Massachusetts updates self-quarantine advisory to exempt visitors from 7 other Northeast states

"COVID-19 will not be taking a summer vacation."

Commuter traffic was essentially nonexistent due to the coronavirus outbreak on the Zakim Bridge into Downtown Boston, April 10.
A sign urging out-of-state visitors to quarantine for 14 days on the Zakim Bridge in Boston. –Charles Krupa / AP

Even in the midst of the COVID-19 pandemic, Gov. Charlie Baker hopes tourists can still enjoy their “favorite places” in Massachusetts this summer. And beginning on Wednesday, visitors from seven other northeastern states will no longer be asked to self-quarantine first.

Baker announced Tuesday that Massachusetts will exempt travelers — both arriving and returning — from Rhode Island, Connecticut, Vermont, New Hampshire, Maine, New York, and New Jersey from the state’s 14-day self-quarantine advisory, due to declining coronavirus rates in those states.

“People in those places should be able to visit Massachusetts without living up to that 14-day quarantine,” Baker said during a press conference, noting that the change “reflects the facts on the ground.”

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The two-week quarantine advisory — which directs out-of state visitors to stay inside and avoid contact with people outside one’s household  — remains in place for most visitors from other places, except for essential workers traveling to Massachusetts for work purposes.

Anyone with symptoms of COVID-19 is instructed not to travel, officials say.

“We’re home to many destinations that people usually travel to visit from all over the world, and there’s no doubt this season will be different and immensely difficult for visitors and businesses,” Baker said.

The change — just days before the July 4th holiday weekend — comes a week after Connecticut, New York, and New Jersey began requiring visitors from states with high coronavirus rates to quarantine for 14 days, as places like Arizona, Florida, and Texas report record numbers of new cases. Those who don’t comply with the requirement could face fines ranging from $2,000 for first-time offenders to $10,000 for repeated violations.

In his opening remarks, Baker alluded to the “sharp increase” in hospitalizations and infections across the South and West regions of the country, which he called “a very real reminder to all of us about just how contagious this virus can be.”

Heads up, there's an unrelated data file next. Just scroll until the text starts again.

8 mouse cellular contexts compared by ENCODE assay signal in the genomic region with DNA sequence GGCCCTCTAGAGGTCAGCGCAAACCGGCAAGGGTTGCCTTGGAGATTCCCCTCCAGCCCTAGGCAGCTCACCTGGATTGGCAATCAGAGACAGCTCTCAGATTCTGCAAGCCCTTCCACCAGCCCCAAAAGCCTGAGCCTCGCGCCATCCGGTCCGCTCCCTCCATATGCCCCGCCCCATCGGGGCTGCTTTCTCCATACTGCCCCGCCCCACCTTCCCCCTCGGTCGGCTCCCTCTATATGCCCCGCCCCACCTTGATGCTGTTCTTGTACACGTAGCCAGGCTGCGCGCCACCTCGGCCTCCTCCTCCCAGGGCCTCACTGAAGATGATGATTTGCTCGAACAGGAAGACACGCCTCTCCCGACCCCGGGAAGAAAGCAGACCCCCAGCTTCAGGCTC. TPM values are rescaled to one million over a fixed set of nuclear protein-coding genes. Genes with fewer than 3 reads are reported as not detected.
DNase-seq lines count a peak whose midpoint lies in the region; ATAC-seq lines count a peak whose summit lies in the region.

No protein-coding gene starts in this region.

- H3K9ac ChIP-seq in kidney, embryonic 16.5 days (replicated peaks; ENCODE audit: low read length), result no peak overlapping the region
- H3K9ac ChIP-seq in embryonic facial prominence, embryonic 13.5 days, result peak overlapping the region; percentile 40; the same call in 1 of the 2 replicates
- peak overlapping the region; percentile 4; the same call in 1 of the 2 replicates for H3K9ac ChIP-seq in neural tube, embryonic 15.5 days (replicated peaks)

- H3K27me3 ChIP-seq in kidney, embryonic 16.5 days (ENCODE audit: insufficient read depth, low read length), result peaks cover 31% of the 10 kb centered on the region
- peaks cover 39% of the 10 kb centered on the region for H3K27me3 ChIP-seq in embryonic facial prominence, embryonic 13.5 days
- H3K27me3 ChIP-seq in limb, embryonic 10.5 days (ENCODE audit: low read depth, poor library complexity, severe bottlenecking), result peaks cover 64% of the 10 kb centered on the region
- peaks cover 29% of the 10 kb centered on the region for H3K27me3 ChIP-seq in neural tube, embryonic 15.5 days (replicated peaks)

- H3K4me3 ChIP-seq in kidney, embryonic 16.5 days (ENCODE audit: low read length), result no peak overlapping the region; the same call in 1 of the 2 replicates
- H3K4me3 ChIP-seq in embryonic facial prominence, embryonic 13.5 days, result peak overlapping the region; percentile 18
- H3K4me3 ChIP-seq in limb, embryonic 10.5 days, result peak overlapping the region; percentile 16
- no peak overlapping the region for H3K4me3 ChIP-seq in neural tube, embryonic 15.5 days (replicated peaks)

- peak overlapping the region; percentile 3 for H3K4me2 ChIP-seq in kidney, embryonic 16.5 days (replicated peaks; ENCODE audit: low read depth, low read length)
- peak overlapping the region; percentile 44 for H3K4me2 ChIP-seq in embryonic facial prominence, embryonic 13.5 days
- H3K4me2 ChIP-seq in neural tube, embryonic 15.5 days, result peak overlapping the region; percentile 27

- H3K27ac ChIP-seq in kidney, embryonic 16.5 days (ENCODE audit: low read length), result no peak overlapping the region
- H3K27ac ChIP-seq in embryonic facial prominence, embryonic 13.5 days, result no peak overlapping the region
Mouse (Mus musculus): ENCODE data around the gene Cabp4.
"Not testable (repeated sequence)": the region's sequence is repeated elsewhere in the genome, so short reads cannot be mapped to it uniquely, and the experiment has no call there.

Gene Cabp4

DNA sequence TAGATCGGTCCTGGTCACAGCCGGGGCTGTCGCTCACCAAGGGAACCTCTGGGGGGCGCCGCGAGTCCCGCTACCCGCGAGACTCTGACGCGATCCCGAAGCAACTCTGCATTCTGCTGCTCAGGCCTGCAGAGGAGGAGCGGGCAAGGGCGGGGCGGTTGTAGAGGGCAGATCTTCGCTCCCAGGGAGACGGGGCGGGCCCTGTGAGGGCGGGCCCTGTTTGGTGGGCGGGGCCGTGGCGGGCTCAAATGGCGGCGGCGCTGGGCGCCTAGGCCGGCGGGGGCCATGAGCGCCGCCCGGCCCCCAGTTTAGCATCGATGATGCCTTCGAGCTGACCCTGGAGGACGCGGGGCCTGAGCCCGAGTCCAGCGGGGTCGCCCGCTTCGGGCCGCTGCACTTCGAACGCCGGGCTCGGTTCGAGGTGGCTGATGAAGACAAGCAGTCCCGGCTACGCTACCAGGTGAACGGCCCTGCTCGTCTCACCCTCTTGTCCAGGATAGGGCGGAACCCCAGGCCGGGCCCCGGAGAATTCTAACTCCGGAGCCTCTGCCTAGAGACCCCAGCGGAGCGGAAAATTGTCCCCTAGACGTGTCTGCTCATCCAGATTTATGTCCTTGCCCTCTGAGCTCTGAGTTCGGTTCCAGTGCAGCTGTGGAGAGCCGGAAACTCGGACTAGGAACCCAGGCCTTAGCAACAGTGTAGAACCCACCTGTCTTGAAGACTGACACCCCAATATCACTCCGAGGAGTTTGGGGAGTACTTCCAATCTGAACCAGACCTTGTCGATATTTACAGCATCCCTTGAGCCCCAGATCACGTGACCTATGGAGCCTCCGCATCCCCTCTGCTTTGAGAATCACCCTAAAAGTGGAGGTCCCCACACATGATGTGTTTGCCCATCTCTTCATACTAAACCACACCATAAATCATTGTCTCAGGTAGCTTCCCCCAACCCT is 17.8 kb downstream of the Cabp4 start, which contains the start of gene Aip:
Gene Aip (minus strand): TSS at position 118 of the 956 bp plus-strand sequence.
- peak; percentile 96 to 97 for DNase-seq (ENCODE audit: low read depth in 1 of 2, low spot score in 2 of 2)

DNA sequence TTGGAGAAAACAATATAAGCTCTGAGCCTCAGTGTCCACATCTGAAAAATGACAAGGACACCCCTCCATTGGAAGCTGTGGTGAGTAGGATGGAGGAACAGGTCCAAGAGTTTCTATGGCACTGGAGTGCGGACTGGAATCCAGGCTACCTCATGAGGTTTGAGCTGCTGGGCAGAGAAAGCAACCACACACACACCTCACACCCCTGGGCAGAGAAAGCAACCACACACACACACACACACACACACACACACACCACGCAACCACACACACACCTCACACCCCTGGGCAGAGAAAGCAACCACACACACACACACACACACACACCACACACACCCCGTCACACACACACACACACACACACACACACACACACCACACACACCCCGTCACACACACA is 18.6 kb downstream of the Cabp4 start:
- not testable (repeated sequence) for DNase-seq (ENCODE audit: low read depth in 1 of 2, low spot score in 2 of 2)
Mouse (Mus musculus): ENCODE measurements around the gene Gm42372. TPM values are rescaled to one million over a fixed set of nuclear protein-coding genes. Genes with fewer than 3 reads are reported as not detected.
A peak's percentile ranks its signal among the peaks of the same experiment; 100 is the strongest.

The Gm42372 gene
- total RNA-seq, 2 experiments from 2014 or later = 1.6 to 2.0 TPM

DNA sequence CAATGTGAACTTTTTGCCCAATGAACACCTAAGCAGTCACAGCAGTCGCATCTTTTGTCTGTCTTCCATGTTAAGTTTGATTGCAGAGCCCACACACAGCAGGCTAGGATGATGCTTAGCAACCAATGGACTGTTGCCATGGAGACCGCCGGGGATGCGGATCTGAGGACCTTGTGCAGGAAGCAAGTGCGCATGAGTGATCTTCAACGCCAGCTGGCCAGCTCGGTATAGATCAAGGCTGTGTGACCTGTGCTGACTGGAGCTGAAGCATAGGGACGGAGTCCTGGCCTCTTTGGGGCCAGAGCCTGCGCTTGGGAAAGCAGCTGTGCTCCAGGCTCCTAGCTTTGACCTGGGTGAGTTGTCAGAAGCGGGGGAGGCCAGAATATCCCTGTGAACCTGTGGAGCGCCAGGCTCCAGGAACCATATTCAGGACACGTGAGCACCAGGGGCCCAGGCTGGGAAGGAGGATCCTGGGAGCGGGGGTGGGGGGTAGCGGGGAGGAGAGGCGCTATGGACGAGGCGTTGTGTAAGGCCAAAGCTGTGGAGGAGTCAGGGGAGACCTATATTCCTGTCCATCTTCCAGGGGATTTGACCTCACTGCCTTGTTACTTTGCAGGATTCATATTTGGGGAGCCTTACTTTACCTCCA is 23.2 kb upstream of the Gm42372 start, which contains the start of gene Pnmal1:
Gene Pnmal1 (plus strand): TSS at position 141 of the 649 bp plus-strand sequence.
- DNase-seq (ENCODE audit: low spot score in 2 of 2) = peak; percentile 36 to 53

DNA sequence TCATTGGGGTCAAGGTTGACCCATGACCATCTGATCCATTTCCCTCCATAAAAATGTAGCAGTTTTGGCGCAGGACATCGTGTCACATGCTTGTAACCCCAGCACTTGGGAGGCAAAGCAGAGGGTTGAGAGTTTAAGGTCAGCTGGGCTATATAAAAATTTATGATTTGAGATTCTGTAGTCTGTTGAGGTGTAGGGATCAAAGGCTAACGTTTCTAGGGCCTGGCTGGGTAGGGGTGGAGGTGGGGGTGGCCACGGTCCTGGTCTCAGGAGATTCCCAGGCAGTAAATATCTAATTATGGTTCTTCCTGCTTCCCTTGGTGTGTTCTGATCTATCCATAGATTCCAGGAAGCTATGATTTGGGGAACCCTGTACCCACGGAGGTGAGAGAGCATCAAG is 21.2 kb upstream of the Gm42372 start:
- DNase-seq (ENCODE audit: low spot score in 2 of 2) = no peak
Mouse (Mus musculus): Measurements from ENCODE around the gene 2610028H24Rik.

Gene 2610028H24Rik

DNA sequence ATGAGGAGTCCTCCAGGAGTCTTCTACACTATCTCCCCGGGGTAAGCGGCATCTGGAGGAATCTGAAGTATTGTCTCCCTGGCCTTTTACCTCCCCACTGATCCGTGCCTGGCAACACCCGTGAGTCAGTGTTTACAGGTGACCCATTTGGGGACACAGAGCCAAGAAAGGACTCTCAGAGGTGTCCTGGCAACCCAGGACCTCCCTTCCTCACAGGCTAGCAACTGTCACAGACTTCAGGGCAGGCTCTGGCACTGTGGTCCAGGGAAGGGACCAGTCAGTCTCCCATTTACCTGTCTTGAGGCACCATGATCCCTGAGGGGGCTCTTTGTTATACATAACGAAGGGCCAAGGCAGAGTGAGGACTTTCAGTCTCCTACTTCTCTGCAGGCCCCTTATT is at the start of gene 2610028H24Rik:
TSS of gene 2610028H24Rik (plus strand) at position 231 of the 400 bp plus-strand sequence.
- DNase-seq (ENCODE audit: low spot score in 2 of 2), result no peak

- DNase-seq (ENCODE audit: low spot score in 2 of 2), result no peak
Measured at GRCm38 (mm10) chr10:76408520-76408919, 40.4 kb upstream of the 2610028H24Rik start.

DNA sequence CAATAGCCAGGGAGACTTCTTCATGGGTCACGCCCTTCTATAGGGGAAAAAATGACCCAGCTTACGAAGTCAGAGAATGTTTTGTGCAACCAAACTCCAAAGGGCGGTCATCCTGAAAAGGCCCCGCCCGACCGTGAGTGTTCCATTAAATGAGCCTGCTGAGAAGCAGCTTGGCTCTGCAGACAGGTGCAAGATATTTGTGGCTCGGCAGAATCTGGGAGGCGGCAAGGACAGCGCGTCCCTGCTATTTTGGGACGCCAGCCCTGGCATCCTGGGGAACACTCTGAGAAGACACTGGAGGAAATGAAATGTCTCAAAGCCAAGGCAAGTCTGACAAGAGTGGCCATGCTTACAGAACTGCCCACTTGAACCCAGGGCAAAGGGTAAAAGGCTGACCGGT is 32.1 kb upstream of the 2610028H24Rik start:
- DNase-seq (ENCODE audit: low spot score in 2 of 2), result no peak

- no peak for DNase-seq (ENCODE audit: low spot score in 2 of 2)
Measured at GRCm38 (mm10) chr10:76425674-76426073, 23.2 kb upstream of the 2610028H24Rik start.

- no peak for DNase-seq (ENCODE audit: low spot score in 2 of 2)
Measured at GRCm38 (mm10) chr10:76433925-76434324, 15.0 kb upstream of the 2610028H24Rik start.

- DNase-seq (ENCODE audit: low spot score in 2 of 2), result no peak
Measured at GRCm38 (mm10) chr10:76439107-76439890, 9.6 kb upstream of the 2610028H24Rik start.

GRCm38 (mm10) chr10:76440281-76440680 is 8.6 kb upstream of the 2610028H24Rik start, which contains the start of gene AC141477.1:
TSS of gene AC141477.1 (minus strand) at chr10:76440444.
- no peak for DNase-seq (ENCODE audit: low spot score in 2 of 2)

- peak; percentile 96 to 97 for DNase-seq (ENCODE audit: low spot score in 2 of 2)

However, the Massachusetts governor said he had no plans to couple the state’s quarantine advisory with any enforcement measures, even for visitors from hotspot states.

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“There are real constitutional issues associated with limiting travel between states,” he said, when asked about threatening to fine visitors who don’t comply (several states with mandatory quarantine requirements are facing lawsuits).

Based on information from the local lodging community, Baker said the voluntary quarantine advisory in Massachusetts had thus far proven to be “a very effective tool to limit the number of people who come here,” whether it be to rent a home or book a hotel room.

“It definitely has had an impact,” he said.

And those who have visited Massachusetts have been “pretty good about complying with” the quarantine advisory, the governor said.

Baker said he expects people in Massachusetts to vacation for “a few days out of town at some point over the course of the summer,” but added “that probably means staying a little closer to home — somewhere around New England or the Northeast.”

“We’d like to see them go to the states that have the same kind of positive test trends that we have, which would be the ones that are generally around us,” he said.

For those planning to leave Massachusetts, Baker urged them to likewise follow local quarantine rules.

“COVID-19 will not be taking a summer vacation, and the way we deal with it should continue to factor that into our daily decisions,” he said.


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